Author: Elizabeth Fama
Category: Young Adult
Publisher: Farrar, Straus and Giroux
Release Date: 4-8-14
Divided by day and night and on the run from authorities, star-crossed young lovers unearth a sinister conspiracy in this compelling romantic thriller. Seventeen-year-old Soleil Le Coeur is a Smudge—a night dweller prohibited by law from going out during the day. When she fakes an injury in order to get access to and kidnap her newborn niece—a day dweller, or Ray—she sets in motion a fast-paced adventure that will bring her into conflict with the powerful lawmakers who order her world, and draw her together with the boy she was destined to fall in love with, but who is also a Ray. Set in a vivid alternate reality and peopled with complex, deeply human characters on both sides of the day-night divide, Plus One is a brilliantly imagined drama of individual liberty and civil rights, and a fast-paced romantic adventure story. – Goodreads
The first thing I noticed about Plus One was the world in which it existed, which was really interesting. The difference between day and night citizens, the various restrictions and prejudices that connected themselves to each population, and the complicated feelings Sol had about her brother’s defection to day citizenship gave a very good groundwork for the conflict in the book. It was well laid-out and I didn’t feel as if I were being beat over the head with a heavy handed allegory for our current societal problems. Instead, at least for me, it made me consider how easily such a huge change might happen when it was meant to help, and how easy it might be to slip into a system that encouraged such devastating division. As a romantic lead, D’Arcy was refreshingly different. Thankfully, the author did not let him fall into the “hot, perfect guy” category. He was flawed and well intentioned, and his acquaintance with Sol was built in a way that seemed realistic, given that they literally lead lives as different as night and day. (Sorry, I had to do that.) It also gave both Sol and D’arcy the unique opportunity to peer into the lives of the “other half”. D’arcy’s life is not as easy as Sol assumes. In fact, it’s even more complicated than her own, in many ways. I found myself feeling worse for him than I did for Sol, at times.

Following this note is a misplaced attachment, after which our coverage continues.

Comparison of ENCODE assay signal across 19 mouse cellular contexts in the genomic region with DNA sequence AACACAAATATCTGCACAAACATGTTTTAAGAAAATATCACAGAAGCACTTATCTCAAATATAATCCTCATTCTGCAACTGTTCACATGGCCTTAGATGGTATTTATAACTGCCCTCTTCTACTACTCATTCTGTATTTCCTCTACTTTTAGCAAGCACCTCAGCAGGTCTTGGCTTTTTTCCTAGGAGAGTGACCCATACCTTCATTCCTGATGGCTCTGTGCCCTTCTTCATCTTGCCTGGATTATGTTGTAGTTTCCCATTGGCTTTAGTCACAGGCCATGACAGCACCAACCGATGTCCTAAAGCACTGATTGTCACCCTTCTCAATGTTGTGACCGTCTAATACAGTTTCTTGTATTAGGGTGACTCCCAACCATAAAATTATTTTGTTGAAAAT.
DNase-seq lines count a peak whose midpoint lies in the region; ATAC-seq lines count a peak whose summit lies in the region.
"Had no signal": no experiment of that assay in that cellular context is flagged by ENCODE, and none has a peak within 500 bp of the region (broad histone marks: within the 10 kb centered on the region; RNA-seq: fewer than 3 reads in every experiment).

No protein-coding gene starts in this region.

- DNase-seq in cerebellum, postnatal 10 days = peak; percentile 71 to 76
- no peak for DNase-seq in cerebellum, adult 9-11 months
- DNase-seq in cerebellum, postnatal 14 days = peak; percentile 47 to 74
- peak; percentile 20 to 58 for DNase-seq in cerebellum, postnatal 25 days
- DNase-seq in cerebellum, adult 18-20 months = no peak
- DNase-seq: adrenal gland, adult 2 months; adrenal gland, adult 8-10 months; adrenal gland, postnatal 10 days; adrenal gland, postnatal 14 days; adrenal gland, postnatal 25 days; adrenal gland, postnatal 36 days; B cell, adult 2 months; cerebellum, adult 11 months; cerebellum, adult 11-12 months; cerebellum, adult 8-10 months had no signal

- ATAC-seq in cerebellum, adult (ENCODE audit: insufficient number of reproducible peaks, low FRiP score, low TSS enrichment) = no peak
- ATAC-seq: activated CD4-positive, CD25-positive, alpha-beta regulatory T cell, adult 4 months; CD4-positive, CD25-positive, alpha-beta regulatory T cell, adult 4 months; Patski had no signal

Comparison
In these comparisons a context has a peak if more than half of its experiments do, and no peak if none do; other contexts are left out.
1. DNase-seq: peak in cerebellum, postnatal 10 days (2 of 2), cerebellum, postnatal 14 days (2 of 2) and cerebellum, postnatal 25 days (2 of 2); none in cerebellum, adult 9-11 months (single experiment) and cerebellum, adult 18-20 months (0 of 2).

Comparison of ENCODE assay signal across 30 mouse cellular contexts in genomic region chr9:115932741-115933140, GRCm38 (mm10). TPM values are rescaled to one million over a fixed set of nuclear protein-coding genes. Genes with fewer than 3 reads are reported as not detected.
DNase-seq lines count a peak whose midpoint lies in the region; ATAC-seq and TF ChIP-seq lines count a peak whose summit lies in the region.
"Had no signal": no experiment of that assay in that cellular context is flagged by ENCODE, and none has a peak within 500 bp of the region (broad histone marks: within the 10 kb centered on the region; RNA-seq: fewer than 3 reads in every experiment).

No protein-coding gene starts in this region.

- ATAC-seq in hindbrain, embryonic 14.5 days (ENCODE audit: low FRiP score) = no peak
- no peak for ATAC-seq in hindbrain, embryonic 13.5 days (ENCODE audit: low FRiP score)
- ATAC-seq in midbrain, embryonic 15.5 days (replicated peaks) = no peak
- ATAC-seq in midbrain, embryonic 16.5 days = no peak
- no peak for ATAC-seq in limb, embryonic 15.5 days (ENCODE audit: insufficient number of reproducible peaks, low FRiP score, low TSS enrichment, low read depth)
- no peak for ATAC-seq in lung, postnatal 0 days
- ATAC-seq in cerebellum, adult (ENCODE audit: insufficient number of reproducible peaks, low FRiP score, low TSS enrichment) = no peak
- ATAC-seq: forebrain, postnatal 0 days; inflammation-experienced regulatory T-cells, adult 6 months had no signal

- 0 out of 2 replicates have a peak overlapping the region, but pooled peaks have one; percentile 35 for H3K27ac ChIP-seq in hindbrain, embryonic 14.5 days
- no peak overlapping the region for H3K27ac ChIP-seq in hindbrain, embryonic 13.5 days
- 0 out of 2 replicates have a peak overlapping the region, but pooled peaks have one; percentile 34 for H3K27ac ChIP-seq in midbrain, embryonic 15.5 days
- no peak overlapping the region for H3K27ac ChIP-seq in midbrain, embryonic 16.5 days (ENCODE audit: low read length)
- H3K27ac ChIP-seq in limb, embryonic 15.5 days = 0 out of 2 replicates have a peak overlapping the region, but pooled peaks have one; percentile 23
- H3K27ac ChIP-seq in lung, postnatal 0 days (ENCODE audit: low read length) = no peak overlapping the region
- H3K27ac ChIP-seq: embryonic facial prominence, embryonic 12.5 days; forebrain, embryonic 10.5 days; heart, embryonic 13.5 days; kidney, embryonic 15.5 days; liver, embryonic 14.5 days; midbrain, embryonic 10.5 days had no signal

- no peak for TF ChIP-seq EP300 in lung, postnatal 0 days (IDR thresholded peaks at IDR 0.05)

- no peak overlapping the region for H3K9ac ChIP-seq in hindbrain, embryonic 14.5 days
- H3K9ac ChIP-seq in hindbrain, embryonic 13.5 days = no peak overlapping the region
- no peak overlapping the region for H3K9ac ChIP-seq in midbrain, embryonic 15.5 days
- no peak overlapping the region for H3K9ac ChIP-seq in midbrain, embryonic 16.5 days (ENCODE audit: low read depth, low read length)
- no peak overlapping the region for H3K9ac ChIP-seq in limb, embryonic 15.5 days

I could go on and on about the structure of the society in this book, but in addition to its sociology, it was a very entertaining story. As the book progresses, their lives end up intertwining in more ways than even they imagined, and the twists and tuns in the book made it a page-turner for me. The romance, while slow to build, was sweet and very emotional. There was no rescuer and victim in this dynamic, they were equal partners in this messed-up situation and I appreciated that equality. They rescued each other and they rescued themselves. The ending was very emotional and really hit the right note between realistic and intensely bittersweet. Plus One was enjoyable from beginning to end as part family drama, part romance, and part political thriller. It’s a book that I will enthusiastically recommend to both teens and adults.
I received this ARC in exchange for my honest review.